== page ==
The Slatest

Iran Talks: Still Happening, Not Looking Good 

U.S. Secretary of State John Kerry walks in the garden of the Beau-Rivage Palace hotel during a break in Iran nuclear talks in Lausanne, Switzerland, on April 1, 2015. 

Photo by Fabrice Coffrini/AFP/Getty Images

They’re still talking in Lausanne, but it’s not looking promising. U.S. negotiators including Secretary of State John Kerry will remain in Switzerland until at least Thursday morning in hopes of reaching a deal on Iran’s nuclear program, according to the State Department. “We continue to make progress but have not reached a political understanding,” said spokeswoman Marie Harf.

Wednesday’s round of talks was already in overtime after the negotiators passed a March 31 deadline without a deal Tuesday night. Kerry, whose last meeting with Iranian Foreign Minister Javad Zarif on Wednesday lasted just 10 minutes, evidently still hopes to be able to cobble together a preliminary deal, the details of which would be hammered out in June. The sticking points for a deal include the pace at which international sanctions on Iran will be lifted, the length of the agreement, and the number and sophistication of centrifuges Iran will be allowed to maintain. Another dispute emerged over the weekend when Iran’s deputy foreign minister said Iran had no intention of shipping its nuclear fuel stockpile out of the country, which it had tentatively agreed to last fall.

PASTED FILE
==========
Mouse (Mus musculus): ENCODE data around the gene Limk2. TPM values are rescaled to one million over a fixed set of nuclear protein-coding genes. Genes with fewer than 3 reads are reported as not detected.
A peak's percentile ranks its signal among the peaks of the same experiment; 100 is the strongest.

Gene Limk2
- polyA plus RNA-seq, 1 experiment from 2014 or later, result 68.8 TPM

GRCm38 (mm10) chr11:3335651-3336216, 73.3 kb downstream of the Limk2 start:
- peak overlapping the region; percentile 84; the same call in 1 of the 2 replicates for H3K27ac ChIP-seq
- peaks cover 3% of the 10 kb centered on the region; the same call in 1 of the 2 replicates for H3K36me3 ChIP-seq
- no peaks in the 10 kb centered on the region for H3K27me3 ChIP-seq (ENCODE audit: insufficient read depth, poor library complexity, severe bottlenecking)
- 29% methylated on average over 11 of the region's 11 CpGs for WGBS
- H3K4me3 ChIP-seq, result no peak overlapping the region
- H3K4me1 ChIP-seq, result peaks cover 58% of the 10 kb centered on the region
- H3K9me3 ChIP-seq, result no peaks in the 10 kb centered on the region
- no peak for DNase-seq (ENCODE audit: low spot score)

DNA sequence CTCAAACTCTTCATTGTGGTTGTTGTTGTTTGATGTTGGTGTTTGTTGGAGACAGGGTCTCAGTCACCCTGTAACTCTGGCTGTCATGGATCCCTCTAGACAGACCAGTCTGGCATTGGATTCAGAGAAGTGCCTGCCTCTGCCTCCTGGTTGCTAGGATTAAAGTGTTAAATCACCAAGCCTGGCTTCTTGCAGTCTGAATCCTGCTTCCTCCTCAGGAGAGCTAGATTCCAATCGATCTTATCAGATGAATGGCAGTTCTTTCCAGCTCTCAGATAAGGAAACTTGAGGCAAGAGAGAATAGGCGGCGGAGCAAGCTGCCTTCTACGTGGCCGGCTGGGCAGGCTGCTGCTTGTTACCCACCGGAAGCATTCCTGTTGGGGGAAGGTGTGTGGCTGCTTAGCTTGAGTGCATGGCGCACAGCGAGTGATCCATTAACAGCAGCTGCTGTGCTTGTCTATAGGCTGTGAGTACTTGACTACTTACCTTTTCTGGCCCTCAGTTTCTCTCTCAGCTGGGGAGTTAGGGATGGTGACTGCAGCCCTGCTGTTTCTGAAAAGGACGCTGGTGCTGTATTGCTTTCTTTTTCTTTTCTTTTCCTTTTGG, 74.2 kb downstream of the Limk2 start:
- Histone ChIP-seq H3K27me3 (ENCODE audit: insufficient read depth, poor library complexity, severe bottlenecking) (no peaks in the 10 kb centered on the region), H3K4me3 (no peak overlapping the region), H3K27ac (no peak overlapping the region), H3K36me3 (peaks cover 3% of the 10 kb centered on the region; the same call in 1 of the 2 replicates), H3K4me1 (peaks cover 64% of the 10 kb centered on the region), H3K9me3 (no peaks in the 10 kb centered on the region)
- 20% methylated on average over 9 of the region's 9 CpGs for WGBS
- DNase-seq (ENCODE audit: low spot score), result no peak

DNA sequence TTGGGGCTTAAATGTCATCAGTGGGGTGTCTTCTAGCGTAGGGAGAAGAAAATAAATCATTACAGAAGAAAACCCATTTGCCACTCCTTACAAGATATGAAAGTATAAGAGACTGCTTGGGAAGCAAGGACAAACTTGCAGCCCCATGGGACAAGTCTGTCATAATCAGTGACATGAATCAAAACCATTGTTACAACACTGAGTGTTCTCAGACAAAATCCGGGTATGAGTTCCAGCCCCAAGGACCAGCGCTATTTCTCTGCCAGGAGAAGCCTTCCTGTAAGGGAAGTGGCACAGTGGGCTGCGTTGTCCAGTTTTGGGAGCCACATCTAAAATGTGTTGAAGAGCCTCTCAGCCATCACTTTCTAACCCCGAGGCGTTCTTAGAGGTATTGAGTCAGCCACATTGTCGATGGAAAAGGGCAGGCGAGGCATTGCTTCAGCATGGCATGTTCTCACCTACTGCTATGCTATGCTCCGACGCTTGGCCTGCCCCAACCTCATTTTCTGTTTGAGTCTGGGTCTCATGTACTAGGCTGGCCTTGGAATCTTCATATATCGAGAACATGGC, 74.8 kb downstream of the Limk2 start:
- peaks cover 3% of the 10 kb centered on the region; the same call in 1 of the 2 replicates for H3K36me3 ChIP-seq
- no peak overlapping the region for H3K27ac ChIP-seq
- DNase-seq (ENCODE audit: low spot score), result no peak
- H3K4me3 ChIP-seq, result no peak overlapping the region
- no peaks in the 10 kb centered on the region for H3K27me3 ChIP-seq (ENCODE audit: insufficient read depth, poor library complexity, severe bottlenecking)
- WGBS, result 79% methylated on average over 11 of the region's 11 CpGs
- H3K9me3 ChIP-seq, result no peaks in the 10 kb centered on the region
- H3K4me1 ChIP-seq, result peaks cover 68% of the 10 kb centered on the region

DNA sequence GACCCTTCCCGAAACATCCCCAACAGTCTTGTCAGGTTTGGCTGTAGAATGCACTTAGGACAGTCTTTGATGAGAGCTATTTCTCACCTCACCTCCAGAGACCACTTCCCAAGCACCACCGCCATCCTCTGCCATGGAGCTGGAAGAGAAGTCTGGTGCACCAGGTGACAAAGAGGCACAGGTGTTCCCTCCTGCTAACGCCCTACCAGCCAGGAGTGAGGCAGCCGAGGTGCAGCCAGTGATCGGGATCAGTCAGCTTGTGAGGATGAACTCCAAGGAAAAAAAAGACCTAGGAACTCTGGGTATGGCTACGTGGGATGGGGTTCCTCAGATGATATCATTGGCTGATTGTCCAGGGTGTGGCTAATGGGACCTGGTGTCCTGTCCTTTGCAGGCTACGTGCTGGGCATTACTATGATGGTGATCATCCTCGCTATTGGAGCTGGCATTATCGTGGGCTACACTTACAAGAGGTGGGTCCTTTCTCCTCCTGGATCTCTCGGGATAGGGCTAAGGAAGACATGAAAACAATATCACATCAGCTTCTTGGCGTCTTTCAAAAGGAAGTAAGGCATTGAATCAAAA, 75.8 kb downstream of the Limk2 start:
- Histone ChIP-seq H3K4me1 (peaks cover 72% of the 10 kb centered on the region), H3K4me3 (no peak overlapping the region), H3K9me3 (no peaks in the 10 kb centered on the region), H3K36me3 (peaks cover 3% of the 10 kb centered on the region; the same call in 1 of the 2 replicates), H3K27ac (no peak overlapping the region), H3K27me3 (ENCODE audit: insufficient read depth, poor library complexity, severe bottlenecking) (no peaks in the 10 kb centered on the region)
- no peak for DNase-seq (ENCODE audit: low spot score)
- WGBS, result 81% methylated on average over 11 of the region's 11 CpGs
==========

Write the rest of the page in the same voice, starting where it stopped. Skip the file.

In one ominous sign, three of the P5+1 foreign ministers—from China, Russia, and France—have left Lausanne, leaving their subordinates to join Kerry, British Foreign Secretary Philip Hammond, and EU High Representative Federica Mogherini at the negotiating table.* The Iranians are saying this should not be read as a sign that the talks are collapsing, but foreign ministers don’t generally like to miss a potential photo-op this big. 

Update, 4:15 p.m.: Barbara Plett of the BBC reports that French Foreign Minister Laurent Fabius is heading back to Lausanne. Maybe this isn’t over quite yet. 

*Correction, April 1, 2015: This post originally misspelled British Foreign Minister Philip Hammond’s first name.